Michelle Davidson Argyle
One thing I cannot forget: the sound of footsteps through a room on the carpet in the dark. I am on the bed asleep when you are barefoot. Comfortable steps through a room and I am suddenly conscious. Eyes fly open, pulse flutters, fingers twitch. I choose never to forget this sound. I will never forget the dark when I can smell the breath of you on my skin. This is not a dream.
Last night you said you would turn on all the faucets and flood the apartment. I am thinking of fish and floating paper. Drowned shoes and my wedding ring at the bottom of everything that matters. Is there nothing past this thing we call new? Remember me standing in front of you standing in front of me with your fingers on my fingers and through the veil I caught sight of the tears in your eyes? You said they were happiness. I am convinced there is nothing left but water.
Look at the white of your palms, the outsides turned up to the sun, your ring still on your finger circled around your skin like an orbit or some galaxy you have named music, sound, the flow of a voice across the skin of us. There is one thing I will never forget: the sound of water down the hallway into the kitchen under the table we bought with your last paycheck. Oak, cherry, pine, it doesn’t matter. I am breathing more than air. I am breathing water and I can hear the voices above my head.
We are in the parking lot next to our car and it is raining and the entire world is wet. The top of my head, my eyelashes, lips, breasts. This is something we lean against: the door of my car with your body protecting mine from what weeps against us anyway. I have lost my keys so we go back upstairs and wade to the bedroom. The rooms are beginning to smell wet—that smell different from rain; more like the sky after dawn or a tree after it has cracked, its branches hitting the earth so hard they release the scent of wet, tired death.
Yesterday, you left me like this: wading in the hallway to catch up with you, the splash of my ankles through the water as you glanced behind your shoulder before slamming the door. I can’t stop thinking about the way you move your mouth. You have always asked me “what?” and I am always answering “nothing.” Sometimes I wonder if you ask me that just to break the silence with your lips, push the air into sound and movement. Nothing, when what I really want to tell you is that I cannot live without seeing your mouth and feeling you under me, without your voice and hands and skin spread across me like some ocean I am going to drown in. I will drown because the air I am breathing in your absence is suffocating.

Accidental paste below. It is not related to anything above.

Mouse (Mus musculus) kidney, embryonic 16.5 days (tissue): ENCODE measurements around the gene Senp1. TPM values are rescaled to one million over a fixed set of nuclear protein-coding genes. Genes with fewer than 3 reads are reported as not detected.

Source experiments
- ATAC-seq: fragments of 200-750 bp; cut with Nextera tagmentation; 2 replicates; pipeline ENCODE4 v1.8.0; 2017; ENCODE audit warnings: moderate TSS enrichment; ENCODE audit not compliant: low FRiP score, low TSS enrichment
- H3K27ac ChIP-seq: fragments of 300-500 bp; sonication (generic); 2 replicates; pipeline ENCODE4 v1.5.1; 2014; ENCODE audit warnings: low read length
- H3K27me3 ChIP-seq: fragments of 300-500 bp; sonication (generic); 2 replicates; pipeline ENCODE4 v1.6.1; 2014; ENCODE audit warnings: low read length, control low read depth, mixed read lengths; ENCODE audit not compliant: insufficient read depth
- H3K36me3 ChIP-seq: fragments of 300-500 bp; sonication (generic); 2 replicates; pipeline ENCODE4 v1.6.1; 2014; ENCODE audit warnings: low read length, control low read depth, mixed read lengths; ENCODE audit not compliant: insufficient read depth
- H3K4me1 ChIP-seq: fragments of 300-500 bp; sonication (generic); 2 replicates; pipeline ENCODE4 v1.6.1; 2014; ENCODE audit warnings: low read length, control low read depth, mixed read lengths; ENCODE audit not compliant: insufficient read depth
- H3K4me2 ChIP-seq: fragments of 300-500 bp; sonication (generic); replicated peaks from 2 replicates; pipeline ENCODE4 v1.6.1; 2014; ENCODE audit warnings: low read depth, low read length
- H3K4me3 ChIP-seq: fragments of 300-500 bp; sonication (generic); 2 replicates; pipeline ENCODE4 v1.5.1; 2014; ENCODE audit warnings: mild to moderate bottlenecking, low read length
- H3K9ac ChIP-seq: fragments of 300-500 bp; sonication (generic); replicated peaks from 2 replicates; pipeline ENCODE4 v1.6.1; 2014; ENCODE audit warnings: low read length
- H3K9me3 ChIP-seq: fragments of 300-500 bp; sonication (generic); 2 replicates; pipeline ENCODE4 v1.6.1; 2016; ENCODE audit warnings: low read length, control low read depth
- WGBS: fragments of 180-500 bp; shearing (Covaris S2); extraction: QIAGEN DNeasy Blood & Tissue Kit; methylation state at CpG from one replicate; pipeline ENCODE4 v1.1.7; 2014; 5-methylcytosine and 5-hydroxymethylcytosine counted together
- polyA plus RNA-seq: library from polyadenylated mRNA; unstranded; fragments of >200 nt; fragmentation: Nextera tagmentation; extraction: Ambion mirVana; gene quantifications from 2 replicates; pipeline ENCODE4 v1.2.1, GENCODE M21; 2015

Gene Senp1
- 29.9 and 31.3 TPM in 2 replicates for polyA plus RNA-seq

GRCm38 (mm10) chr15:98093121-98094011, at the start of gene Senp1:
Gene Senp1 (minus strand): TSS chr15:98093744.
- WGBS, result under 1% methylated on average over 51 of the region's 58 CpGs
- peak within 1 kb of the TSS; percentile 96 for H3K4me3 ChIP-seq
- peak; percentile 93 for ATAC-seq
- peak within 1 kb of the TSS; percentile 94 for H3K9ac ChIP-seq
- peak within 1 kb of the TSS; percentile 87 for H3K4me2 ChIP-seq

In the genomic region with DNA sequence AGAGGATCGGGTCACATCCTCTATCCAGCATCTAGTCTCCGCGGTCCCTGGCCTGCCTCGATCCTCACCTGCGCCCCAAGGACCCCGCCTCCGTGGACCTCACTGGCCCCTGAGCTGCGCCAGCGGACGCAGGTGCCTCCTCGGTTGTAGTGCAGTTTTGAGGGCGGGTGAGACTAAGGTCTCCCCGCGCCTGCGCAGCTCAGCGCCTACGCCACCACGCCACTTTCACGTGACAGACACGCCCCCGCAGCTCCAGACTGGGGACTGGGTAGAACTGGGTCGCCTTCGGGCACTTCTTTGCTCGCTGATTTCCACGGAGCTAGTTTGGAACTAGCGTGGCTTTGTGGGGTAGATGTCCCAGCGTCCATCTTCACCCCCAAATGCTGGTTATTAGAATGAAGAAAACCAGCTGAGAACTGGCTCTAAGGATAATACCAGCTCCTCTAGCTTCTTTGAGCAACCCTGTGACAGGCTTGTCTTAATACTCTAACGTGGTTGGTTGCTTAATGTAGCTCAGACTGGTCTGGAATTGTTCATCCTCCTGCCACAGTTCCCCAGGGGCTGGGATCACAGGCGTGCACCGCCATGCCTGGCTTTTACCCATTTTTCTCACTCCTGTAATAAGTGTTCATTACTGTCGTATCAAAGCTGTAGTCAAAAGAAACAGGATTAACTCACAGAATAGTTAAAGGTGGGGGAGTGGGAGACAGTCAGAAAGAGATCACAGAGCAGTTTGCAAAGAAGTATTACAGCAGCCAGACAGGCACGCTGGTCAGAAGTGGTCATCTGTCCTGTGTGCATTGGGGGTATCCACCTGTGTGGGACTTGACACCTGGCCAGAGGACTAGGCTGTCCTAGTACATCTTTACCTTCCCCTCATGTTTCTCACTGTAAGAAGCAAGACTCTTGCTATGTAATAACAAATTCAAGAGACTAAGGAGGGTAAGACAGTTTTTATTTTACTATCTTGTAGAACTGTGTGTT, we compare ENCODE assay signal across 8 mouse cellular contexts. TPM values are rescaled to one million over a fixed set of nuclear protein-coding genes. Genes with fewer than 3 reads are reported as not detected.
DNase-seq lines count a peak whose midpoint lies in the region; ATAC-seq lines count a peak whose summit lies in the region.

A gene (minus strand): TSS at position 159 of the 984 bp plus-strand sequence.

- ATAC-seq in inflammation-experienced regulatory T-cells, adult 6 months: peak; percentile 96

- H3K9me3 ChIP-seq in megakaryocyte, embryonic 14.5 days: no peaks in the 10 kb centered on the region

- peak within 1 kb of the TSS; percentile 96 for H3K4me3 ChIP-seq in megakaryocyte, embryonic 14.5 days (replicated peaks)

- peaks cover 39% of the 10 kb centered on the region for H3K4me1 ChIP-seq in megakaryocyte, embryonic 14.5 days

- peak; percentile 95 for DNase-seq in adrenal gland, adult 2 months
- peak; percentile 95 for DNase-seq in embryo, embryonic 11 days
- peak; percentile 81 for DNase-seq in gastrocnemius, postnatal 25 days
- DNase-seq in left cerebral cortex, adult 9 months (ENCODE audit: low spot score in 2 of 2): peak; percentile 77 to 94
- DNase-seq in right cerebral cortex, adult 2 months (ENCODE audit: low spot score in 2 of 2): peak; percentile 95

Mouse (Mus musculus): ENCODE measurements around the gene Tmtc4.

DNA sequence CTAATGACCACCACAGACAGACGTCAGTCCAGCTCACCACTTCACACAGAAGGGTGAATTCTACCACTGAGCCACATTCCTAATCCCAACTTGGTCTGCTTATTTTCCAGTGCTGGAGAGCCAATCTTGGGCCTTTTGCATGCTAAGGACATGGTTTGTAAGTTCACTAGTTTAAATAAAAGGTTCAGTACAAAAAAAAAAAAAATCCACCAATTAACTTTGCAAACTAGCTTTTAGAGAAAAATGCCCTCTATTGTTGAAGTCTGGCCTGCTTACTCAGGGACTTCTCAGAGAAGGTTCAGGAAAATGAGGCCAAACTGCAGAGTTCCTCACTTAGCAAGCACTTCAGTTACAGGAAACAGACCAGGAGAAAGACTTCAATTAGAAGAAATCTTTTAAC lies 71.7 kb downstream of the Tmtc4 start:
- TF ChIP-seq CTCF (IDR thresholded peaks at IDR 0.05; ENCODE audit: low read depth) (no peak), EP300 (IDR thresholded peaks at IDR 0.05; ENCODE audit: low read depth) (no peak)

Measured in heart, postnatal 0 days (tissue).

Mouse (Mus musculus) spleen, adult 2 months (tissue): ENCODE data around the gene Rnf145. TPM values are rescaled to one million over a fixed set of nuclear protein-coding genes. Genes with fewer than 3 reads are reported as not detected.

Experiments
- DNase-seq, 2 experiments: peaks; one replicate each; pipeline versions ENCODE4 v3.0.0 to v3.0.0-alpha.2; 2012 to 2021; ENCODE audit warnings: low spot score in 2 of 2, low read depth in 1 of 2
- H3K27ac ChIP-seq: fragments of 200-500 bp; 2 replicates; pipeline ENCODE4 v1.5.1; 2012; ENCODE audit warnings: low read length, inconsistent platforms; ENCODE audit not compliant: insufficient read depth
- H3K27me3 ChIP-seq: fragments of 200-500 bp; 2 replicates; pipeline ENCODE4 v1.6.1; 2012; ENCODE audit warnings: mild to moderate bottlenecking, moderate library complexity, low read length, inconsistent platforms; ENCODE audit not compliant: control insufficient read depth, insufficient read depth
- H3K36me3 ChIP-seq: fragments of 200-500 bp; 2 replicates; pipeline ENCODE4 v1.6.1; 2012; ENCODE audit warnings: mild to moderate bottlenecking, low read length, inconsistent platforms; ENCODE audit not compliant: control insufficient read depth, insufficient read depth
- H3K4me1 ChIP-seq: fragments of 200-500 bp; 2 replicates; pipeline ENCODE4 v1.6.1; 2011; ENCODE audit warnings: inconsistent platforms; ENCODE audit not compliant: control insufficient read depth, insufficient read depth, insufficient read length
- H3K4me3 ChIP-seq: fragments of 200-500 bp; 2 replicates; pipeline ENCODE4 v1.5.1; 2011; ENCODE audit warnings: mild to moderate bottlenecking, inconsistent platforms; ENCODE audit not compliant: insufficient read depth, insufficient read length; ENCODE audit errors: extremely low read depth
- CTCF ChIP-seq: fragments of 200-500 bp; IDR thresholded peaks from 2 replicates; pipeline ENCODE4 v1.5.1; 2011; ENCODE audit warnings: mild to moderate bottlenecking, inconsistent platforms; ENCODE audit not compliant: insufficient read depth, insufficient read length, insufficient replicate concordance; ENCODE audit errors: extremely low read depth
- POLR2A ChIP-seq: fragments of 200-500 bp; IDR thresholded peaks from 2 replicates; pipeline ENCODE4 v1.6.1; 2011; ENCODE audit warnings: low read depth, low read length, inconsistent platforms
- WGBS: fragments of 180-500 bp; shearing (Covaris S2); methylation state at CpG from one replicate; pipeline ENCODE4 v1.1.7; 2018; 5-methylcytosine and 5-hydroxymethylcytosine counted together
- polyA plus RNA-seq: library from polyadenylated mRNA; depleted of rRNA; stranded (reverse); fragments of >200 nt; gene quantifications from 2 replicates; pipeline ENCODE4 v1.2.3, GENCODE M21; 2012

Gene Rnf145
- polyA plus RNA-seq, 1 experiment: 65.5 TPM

I promise I’ll clean up the water. It has been three weeks and the water is nearly gone. Yesterday I found my ring on the floor near the stove, the place you first gave me that frown of disapproval and turned on the faucet. You said you’d wash it all away. I still remember looking at your tears and thinking love. I still remember you telling me you wanted to believe things were better. I guess water is sadness, too.
At night I can still breathe the wet in the air down my throat into myself like some creature trying to get inside, and it has. This smell, this sound of the wet floor in the morning after the sun rises is a reminder of you. Nobody said you would ever leave—no song, no smell, no sound could ever have informed me of your sudden absence after a flood. This is the sound: clouds breaking, a sudden clap, the roll of rain on carpet, the sound of a door closing. Outside the world is dry.
All this in my head in one moment: the flood, the door closing and then opening and then closing and the sound of your footsteps on the carpet down the hallway on the dry carpet through the door nearer to me your footsteps. You have come back, and I cannot forget your barefoot steps through a room on the carpet in the dark, your voice spilling like a flood forming the shapes of apologies. There is the question and there is the answer—my own voice saying “nothing,” my own hands opened for rain.